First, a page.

But perhaps you don’t care about pleasing your parents. Perhaps you could care less what they think; perhaps you just want to cause them pain because you are frustrated with their restrictions or upset by their rules or hurt by their inattention. What should you do then? The first thing you should do is stop making excuses for your sinful attitude, confess it to God, and pray that He would change it. The fifth commandment is clear: Honor your father and your mother, that it may go well with you and you may live long on the earth. God’s desire for you is that you honor your parents. So if you are failing to do so, if you have no desire to do so, then you are in sin and you need to repent.

But what if you are the parent? What if your child doesn’t care about pleasing you, what should you do? First, ask yourself whether you care about pleasing your parents. Much more is caught than taught. If you do not long to please your parents it may very well be that your kids are simply taking a page from your book. If so, repent and confess your sins to the Lord and to your kids. Second, are you embittering your children, treating them tyrannically? A child’s innate desire to please his parents, though strong and resilient, can be destroyed by such behavior.

Reminded this morning that the innate desire that God has placed within us to receive the praise of our parents is often twisted, distorted, or even annihilated by our sin, let us confess our sin to the Lord and seek His forgiveness. And as we confess our sin, let us kneel as we are able. We will have a time of silent confession followed by the corporate confession found in your bulletin.

Put Your Trust in the Lord

October 15, 2017 in Bible - OT - Psalms, Meditations, Worship

Psalm 4:4–5 (NKJV)
4 Be angry, and do not sin. Meditate within your heart on your bed, and be still. Selah 5 Offer the sacrifices of righteousness, And put your trust in the LORD.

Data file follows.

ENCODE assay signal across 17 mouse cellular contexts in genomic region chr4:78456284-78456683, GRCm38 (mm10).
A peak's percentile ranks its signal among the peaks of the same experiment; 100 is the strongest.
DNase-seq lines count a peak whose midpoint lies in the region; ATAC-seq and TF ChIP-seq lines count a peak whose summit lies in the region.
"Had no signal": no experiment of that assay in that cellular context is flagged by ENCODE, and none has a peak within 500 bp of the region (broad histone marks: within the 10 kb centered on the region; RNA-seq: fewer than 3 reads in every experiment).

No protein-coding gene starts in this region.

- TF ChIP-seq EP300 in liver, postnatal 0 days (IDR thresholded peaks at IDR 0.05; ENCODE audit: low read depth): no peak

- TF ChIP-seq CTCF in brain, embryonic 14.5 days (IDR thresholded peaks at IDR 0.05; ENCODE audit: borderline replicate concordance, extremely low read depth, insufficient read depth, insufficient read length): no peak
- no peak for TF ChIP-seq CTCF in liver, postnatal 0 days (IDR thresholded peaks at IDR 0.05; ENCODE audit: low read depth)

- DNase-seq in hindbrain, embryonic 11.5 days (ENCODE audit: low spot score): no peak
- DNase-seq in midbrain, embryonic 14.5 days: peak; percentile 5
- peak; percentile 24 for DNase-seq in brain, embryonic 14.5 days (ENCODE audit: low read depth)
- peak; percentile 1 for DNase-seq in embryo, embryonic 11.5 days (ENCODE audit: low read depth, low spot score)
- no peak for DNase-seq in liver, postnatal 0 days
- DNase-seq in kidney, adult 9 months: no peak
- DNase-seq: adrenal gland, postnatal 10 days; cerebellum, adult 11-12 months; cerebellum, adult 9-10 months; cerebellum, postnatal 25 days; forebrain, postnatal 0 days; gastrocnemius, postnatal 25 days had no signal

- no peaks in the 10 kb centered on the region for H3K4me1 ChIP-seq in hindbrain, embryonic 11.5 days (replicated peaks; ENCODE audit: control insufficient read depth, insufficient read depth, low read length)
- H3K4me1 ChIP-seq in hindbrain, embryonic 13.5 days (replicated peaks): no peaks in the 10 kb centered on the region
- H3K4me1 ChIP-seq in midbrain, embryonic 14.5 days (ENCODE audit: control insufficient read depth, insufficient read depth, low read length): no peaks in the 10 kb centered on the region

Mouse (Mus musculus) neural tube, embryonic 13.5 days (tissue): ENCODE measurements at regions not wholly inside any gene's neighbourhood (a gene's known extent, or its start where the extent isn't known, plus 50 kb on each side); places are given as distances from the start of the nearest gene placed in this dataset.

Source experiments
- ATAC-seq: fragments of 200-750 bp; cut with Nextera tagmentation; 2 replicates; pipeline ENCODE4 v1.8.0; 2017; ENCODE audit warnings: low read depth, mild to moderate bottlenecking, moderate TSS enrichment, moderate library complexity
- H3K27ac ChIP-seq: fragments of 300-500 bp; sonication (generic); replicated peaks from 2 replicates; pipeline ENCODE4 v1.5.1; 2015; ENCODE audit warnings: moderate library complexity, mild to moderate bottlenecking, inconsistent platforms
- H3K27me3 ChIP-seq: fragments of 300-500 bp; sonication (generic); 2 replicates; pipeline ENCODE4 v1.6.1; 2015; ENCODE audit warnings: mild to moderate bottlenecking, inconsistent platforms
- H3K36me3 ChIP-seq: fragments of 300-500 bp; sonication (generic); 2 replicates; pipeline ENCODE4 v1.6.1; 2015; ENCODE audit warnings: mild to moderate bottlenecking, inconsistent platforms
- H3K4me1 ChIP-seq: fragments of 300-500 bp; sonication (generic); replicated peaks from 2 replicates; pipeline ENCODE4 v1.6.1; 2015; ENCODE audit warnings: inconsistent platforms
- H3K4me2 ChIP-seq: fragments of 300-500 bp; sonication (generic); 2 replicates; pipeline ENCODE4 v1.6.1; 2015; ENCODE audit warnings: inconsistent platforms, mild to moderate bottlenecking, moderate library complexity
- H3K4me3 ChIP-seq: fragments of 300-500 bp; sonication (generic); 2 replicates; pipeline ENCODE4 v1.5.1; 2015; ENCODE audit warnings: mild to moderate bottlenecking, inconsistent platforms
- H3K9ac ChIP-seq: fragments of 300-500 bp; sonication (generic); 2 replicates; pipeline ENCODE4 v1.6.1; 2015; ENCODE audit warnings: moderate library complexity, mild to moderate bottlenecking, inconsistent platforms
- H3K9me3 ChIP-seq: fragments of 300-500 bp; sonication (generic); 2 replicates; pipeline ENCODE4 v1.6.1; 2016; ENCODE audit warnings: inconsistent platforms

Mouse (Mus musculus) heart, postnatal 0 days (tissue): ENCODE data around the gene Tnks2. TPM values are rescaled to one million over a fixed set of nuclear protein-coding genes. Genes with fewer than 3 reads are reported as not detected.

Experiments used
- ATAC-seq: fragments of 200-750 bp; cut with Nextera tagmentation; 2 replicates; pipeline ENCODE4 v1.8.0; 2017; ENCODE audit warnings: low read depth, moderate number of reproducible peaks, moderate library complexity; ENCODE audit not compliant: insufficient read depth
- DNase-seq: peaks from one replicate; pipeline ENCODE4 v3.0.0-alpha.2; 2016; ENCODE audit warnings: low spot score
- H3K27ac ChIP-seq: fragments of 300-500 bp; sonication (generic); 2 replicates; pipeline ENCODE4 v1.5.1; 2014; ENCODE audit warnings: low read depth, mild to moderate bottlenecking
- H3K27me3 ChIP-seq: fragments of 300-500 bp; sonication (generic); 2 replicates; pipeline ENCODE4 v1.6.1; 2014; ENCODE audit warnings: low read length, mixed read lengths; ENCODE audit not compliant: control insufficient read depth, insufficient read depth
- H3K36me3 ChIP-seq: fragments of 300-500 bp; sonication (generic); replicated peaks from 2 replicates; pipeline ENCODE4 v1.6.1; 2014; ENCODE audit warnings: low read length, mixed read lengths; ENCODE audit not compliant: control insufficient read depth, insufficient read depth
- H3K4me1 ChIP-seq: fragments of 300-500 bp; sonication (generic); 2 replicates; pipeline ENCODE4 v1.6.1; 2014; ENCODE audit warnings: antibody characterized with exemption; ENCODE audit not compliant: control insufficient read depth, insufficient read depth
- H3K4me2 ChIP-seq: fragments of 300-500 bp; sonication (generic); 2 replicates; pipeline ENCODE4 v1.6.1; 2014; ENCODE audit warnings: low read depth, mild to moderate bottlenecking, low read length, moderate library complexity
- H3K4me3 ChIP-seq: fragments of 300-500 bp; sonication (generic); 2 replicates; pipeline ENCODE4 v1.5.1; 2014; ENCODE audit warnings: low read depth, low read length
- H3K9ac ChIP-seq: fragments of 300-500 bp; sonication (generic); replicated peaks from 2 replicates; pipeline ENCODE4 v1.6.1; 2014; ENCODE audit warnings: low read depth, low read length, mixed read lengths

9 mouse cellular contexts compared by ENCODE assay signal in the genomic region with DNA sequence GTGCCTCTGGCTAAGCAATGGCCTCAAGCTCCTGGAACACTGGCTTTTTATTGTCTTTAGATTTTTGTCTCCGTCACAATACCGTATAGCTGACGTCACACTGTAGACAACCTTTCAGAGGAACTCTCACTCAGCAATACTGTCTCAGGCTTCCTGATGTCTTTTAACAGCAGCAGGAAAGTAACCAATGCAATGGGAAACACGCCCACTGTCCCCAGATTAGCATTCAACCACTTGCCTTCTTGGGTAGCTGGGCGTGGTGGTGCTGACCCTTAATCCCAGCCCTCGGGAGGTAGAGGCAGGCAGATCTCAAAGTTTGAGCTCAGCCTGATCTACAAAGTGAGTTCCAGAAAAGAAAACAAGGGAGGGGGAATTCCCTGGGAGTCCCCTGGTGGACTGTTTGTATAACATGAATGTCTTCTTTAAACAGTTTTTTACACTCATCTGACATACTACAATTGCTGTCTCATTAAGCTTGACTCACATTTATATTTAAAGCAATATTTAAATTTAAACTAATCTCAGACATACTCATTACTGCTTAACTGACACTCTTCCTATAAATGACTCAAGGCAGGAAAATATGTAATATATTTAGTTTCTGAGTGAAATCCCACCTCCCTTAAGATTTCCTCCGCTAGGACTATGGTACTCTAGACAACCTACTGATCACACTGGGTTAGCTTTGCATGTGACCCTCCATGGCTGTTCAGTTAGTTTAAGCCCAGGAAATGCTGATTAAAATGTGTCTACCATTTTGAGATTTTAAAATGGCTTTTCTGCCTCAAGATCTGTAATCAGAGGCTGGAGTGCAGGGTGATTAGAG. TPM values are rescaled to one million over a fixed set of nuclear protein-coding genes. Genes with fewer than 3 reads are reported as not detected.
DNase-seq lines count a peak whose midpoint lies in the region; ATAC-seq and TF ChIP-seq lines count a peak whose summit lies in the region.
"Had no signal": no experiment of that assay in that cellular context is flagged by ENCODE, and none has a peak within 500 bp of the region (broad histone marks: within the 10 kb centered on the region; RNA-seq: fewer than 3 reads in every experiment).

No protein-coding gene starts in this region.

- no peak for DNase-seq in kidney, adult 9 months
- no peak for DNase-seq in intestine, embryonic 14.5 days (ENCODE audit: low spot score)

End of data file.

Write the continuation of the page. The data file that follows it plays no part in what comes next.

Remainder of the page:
The call of God upon all people is very simple and straightforward – He wants us to serve Him, not man; to trust in Him, not in created things; to love and cling to Him, not to the idols which we create with our own hands. As our Lord Jesus said, “No one can serve two masters; for either he will hate the one and love the other, or he will be devoted to one and despise the other.”

Each of us faces the choice in our lives of whom we shall serve: will we serve God or will we serve some idol? And note that this is not a choice that admits of middle paths – there is no third option; no neutrality. We must choose whom we shall serve. Who will be our God? Who is your God?

Have you given yourself to the gods of this age? To glamour, wealth, power, academic prestige, simplicity, body image, sexual expression? Do you sit and worship at their feet? Or have you given yourself to the Triune God, the Creator of heaven and earth, the fountain of true glamour, of lasting wealth, of real power, of profound wisdom, of unpretentious simplicity, of blessed health, of virtuous sexuality? Do you sit and worship at His feet?

It was at God’s feet that David sat and he summarizes well what it means to do so –
· Tremble, and do not sin – Fear God, do anything except offend him; remember that our God is a consuming fire and that sin separates us from Him; so, if we would sit at His feet, we must put away sin.

· Meditate within your heart upon your bed, and be still – in private, when you are laying down to rest and are tempted to let your thoughts run wild, to become anxious and afraid as your hopes and fears run laps about your skull, meditate instead upon God’s presence and His Word. Remember His promises, His assurances, and His threats, and so be still. Remind yourself – God is my Creator; in Christ He is also my Redeemer; He will care for me; He will bless me; He will remember me. And in that knowledge…

· Offer the sacrifices of righteousness – remember that the point of your life is to worship your Creator and Redeemer publicly and privately; so join God’s people every Lord’s Day and serve the Lord with gladness every day; rejoice in His precepts; delight in His law; confess your sins; pray for God to transform your character; for with such sacrifices God is well pleased.

· And put your trust in the Lord – Don’t succumb to the temptation to worship the idols of the world – many of them are carved quite cunningly, beautiful with their gold and silver accents – but remember that despite all their cunning beauty they cannot do anything for you: beauty will fade; wealth will take flight; power will vanish; but the Lord shall remain ever faithful to those who trust Him.

So what is God’s call upon us? David tells us:
Be angry, and do not sin. Meditate within your heart on your bed, and be still. Offer the sacrifices of righteousness, And put your trust in the LORD.

As we come into the presence of our Lord to worship, reminded that our calling is to trust wholly in Him and no doubt convicted that we have failed to do so, let us kneel and confess our sins in the name of the Lord Jesus Christ. We will have a time of private confession followed by the public confession found in your bulletin.